Symbology's infringement claims concern a method for reading QR codes encoded with URLs.[3] See Am. Compl. ¶¶ 14, 19, 24, 29. The patents purport to cover particular methods for using a digital device to capture and process a QR code and using the decoded URL to access the associated website. See id.

         B. Lego Systems' Business and Contacts with the Forum

         Lego Systems is a Danish company incorporated in Delaware and headquartered in Enfield, Connecticut. Am. Compl. ¶ 3. Lego Systems creates and sells the popular Lego brand construction toys. See 1st Quaglia Decl. ¶ 3 (ECF No. 31-1); see also Nielson Decl. ¶ 3 (ECF No. 31-2). Lego toys are manufactured exclusively outside of the Commonwealth of Virginia. See 1st Quaglia Decl. ¶ 3. Lego Systems designs advertisements and packaging for its American products at its headquarters in Billund, Denmark and in Enfield, Connecticut. See Am. Comp. ¶ 37; see also 1st Quaglia Decl. ¶ 4.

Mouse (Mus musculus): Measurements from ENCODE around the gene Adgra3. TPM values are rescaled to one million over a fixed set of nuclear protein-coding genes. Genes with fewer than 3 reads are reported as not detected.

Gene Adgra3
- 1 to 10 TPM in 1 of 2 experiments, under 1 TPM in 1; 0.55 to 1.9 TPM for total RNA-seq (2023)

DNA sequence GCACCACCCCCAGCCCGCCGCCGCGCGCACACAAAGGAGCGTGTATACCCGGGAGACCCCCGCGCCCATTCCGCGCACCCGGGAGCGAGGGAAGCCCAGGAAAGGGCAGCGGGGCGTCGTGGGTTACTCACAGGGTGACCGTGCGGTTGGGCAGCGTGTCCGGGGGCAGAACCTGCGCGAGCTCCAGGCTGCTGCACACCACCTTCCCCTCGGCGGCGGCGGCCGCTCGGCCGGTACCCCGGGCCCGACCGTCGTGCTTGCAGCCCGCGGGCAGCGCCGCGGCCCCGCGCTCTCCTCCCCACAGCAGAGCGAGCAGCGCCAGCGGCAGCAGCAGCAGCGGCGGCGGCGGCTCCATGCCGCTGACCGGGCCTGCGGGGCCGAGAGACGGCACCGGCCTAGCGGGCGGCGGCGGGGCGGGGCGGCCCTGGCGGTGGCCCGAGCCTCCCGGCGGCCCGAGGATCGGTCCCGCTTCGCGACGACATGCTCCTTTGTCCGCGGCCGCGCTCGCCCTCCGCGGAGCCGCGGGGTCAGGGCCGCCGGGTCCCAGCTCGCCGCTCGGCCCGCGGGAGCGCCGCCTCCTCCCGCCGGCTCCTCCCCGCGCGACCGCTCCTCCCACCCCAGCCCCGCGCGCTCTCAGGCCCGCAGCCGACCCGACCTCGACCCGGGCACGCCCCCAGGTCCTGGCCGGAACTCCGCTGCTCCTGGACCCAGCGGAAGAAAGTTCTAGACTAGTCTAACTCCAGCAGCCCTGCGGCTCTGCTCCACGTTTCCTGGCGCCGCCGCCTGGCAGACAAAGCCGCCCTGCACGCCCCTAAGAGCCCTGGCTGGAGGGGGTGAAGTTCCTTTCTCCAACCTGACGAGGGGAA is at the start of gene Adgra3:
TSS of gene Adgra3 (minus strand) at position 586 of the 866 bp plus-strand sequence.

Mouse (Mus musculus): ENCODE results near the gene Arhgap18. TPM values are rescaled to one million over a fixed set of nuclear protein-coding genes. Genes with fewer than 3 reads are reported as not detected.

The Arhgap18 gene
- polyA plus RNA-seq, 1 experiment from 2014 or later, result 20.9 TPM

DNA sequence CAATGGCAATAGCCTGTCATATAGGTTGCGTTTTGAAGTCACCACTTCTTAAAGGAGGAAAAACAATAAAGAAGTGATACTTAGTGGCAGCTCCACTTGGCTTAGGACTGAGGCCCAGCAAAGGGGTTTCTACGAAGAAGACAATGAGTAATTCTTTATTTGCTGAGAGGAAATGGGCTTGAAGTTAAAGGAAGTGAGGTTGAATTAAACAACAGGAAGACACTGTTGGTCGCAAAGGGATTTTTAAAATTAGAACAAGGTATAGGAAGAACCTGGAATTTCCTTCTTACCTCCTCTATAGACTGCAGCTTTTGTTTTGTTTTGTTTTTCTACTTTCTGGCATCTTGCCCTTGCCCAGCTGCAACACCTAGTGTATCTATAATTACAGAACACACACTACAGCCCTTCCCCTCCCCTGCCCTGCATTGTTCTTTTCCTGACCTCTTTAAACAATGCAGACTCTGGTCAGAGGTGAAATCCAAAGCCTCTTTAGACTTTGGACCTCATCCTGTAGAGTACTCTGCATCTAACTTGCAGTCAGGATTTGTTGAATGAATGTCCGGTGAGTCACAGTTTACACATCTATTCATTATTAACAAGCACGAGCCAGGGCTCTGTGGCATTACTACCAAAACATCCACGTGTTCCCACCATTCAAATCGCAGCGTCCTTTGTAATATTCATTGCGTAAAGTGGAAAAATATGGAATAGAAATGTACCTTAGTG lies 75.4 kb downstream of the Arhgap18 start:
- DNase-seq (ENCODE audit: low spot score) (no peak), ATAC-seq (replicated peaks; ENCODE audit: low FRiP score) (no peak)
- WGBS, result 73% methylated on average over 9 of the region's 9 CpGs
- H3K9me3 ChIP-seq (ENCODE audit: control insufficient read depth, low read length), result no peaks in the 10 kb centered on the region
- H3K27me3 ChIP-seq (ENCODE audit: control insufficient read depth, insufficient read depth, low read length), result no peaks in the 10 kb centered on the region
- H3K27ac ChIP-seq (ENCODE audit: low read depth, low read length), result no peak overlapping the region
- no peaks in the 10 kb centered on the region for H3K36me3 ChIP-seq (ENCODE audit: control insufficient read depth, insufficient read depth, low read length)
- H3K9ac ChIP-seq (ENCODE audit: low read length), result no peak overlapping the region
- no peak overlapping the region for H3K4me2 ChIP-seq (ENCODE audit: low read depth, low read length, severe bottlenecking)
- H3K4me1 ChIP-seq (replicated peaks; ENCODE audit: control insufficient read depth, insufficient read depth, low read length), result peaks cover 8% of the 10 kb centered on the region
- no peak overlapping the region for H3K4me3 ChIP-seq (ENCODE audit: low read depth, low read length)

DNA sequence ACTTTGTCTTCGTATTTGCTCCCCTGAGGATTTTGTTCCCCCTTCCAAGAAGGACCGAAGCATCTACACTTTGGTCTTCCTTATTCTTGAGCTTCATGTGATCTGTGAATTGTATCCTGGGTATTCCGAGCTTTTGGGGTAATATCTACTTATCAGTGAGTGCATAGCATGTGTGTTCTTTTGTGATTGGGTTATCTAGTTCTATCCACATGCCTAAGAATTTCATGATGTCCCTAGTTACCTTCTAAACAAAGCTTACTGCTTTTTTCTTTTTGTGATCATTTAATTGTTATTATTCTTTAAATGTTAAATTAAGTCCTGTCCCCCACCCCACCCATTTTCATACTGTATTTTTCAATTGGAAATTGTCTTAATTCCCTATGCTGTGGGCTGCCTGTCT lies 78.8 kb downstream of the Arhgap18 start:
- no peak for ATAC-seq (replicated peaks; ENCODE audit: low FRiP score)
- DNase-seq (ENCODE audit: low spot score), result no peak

Some of Lego Systems' product packaging features QR codes. See, e.g., Am. Compl. ¶¶ 30, 52. Lego Systems does not make, generate, or otherwise create QR codes, nor does it make or offer for sale any software that detects and processes QR codes. 1st Quaglia Decl. ¶¶ 6-7. To generate, detect, and process QR codes, consumers must use third-party software. Id. ¶ 8. Symbology alleges that, by featuring QR codes on its boxes, Lego Systems induces shoppers to infringe on its patents. See Id. Symbology also alleges that Lego Systems directly infringed on its patents by using an app while internally testing the QR codes. See id.